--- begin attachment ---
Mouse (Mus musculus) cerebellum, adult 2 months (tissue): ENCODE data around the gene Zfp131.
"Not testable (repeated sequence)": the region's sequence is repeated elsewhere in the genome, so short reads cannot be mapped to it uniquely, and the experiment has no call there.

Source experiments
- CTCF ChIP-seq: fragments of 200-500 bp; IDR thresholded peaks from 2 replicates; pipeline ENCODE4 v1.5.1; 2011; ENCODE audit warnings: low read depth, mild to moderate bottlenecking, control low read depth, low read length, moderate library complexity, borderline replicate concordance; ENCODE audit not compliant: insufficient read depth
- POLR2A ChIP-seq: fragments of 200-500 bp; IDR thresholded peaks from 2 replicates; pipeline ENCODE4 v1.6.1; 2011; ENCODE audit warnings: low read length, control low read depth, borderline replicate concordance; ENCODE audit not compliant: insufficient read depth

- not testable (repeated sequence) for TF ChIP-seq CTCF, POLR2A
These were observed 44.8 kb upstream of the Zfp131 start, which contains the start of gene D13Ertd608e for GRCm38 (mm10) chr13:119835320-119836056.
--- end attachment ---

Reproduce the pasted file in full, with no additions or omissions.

Mouse (Mus musculus) cerebellum, adult 2 months (tissue): ENCODE data around the gene Zfp131.
"Not testable (repeated sequence)": the region's sequence is repeated elsewhere in the genome, so short reads cannot be mapped to it uniquely, and the experiment has no call there.

Source experiments
- CTCF ChIP-seq: fragments of 200-500 bp; IDR thresholded peaks from 2 replicates; pipeline ENCODE4 v1.5.1; 2011; ENCODE audit warnings: low read depth, mild to moderate bottlenecking, control low read depth, low read length, moderate library complexity, borderline replicate concordance; ENCODE audit not compliant: insufficient read depth
- POLR2A ChIP-seq: fragments of 200-500 bp; IDR thresholded peaks from 2 replicates; pipeline ENCODE4 v1.6.1; 2011; ENCODE audit warnings: low read length, control low read depth, borderline replicate concordance; ENCODE audit not compliant: insufficient read depth

- not testable (repeated sequence) for TF ChIP-seq CTCF, POLR2A
These were observed 44.8 kb upstream of the Zfp131 start, which contains the start of gene D13Ertd608e for GRCm38 (mm10) chr13:119835320-119836056.